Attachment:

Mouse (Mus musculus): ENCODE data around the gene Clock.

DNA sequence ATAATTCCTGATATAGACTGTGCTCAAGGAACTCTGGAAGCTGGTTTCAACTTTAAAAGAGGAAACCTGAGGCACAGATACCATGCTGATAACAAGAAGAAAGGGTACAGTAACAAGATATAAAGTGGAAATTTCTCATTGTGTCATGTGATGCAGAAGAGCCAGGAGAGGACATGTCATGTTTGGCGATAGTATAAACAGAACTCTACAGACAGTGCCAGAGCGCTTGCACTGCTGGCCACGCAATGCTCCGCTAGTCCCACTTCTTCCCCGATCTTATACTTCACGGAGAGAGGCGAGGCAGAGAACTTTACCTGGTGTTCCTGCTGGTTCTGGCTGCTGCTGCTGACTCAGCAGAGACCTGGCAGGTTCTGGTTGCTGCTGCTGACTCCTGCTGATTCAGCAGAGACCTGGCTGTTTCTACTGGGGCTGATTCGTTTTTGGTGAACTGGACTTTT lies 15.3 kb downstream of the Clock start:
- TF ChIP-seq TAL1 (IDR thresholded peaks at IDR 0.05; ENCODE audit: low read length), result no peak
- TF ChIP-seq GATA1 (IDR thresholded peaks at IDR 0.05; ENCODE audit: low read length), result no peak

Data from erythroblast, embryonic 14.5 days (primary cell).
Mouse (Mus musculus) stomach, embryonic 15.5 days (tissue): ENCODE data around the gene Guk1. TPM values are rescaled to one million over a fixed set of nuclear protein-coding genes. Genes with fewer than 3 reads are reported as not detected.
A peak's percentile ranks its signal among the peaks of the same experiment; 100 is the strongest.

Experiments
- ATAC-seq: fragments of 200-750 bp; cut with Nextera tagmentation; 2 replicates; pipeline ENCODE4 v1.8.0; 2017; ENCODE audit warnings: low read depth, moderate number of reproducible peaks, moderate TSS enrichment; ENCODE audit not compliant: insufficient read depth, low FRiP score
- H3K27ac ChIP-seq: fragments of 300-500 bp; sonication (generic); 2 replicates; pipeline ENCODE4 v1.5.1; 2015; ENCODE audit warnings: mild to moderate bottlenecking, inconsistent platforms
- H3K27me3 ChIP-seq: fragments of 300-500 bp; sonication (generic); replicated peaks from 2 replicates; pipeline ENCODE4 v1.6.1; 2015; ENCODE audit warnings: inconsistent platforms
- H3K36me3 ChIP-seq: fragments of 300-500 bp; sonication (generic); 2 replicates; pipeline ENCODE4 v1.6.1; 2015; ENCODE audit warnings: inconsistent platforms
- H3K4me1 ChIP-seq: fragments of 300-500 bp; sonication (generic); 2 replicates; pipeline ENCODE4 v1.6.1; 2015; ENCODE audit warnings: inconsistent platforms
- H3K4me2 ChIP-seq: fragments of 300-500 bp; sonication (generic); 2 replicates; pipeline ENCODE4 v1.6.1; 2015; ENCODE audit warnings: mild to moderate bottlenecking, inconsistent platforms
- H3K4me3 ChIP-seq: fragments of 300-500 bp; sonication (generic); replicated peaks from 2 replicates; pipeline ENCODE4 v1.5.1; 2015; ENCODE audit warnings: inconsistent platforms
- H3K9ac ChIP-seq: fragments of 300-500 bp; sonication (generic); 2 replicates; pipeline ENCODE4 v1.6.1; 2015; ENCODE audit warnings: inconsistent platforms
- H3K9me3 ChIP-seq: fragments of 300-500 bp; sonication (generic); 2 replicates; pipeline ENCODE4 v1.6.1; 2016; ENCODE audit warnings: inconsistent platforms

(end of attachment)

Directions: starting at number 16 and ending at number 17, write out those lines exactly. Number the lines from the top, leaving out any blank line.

- H3K9ac ChIP-seq: fragments of 300-500 bp; sonication (generic); 2 replicates; pipeline ENCODE4 v1.6.1; 2015; ENCODE audit warnings: inconsistent platforms
- H3K9me3 ChIP-seq: fragments of 300-500 bp; sonication (generic); 2 replicates; pipeline ENCODE4 v1.6.1; 2016; ENCODE audit warnings: inconsistent platforms